- Age and Fertility
- CDC Report on Fertility Clinic IVF Success Rates
- Chromosomal Abnormalities in Eggs
- Donor Eggs
- Egg Banking
- Egg Donation
- Egg Donation Cost
- Egg Freezing
- Egg quality
- Embryo freezing
- Embryo implantation
- Fertility Preservation
- Frozen embryo transfer
- IVF Clinic Success Rates
- IVF Cost
- IVF Poor Responders
- IVF success rates
- Low ovarian reserve
- Micro IVF
- Mild IVF
- Mini IVF
- Minimal Stimulation IVF
- Multiple Pregnancy
- Number of IVF Embryos to Transfer
- Oocyte Cryopreservation
- Ovarian Reserve
- Ovarian Reserve Tests
- Pregnancy Complications
- Preimplantation Genetic Screening
- Prelude Fertility
- Single Embryo Transfer
Fertility, IVF and Egg Donation
Archive for June, 2018
The Society for Assisted Reproductive Technology (SART) and the Centers for Disease Control (CDC) have both recently released their 2016 IVF success rate reports and published them online. These reports, which are released annually, allow anyone to investigate either IVF or egg donation success rates using fresh or frozen embryos at almost any clinic in the United States.
Federal law requires that all US in vitro fertilization centers submit their data annually so that it can be published for review by people who are considering in vitro fertilization treatments. Almost all clinics report their data to the government although a small percentage refuse to report it. When the federal government passed a law requiring annual submission of the data they probably assumed that doctors would comply and they did not make a specific punishment for not following the law. The fertility clinics that do not report probably do not want the public to see their success rate data. That is not a good signal about their success rates. I suggest staying away from any fertility clinic that does not report their data to the government.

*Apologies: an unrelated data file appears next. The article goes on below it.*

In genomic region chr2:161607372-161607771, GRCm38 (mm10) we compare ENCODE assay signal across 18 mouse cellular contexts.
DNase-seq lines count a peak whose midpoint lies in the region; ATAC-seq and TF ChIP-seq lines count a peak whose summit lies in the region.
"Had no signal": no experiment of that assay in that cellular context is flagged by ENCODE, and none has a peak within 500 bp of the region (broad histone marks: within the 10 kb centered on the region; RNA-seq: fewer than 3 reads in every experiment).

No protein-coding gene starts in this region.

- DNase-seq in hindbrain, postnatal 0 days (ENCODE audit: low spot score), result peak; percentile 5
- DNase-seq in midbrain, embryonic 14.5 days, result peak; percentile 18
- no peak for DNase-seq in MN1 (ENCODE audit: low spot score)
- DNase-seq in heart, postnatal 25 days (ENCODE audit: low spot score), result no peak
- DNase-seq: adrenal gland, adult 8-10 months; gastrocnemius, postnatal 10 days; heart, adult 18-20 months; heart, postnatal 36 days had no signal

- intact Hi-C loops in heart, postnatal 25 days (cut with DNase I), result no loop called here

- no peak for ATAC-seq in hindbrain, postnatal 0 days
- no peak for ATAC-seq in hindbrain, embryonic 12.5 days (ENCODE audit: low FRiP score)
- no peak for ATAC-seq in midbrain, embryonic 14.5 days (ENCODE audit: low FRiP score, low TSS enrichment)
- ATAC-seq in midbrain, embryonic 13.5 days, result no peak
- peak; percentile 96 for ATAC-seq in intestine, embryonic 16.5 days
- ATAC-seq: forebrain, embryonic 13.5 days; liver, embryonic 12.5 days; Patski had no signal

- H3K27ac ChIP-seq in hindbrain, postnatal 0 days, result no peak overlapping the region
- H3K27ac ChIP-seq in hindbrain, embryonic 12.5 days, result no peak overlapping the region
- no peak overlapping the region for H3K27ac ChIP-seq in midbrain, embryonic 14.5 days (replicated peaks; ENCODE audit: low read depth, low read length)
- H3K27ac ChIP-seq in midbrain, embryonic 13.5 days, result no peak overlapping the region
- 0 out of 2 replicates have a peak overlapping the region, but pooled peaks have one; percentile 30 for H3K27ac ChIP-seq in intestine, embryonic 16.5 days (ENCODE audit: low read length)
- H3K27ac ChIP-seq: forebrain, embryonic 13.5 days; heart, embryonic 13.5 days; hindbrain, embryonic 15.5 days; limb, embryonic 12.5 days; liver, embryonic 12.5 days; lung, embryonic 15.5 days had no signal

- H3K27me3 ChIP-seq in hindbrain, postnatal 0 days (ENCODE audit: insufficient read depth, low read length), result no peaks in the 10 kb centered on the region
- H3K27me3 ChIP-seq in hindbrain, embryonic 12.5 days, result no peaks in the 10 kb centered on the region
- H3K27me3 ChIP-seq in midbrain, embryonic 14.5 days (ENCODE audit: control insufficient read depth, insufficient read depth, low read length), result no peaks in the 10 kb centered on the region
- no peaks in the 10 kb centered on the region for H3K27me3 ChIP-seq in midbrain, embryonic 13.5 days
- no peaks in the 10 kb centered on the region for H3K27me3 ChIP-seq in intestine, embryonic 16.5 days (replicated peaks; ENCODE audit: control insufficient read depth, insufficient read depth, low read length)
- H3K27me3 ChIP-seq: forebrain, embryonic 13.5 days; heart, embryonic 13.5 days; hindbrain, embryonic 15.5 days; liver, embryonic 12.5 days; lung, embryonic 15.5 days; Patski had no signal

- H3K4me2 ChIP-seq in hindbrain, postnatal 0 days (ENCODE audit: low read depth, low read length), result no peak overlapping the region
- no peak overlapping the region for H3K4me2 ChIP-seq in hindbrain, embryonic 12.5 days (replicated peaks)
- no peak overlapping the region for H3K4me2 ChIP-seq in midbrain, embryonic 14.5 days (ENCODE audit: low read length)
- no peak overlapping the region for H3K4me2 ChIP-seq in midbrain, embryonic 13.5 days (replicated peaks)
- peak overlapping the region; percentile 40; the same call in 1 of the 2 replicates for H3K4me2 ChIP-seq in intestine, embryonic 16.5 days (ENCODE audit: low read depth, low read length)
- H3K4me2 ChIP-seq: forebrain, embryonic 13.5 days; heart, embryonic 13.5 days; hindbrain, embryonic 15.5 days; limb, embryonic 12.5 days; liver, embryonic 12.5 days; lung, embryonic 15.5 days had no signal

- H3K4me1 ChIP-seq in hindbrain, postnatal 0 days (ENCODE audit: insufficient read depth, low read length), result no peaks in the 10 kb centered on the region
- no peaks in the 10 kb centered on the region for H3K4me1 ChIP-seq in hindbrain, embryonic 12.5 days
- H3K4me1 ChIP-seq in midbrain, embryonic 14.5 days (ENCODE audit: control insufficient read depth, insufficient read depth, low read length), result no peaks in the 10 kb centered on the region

The Society for assisted reproductive technology (SART) is an organization that the majority of fertility programs are members of. However, membership is voluntary and not all clinics are SART members. Therefore, is not required by law to report IVF data to SART but it is required to report to CDC.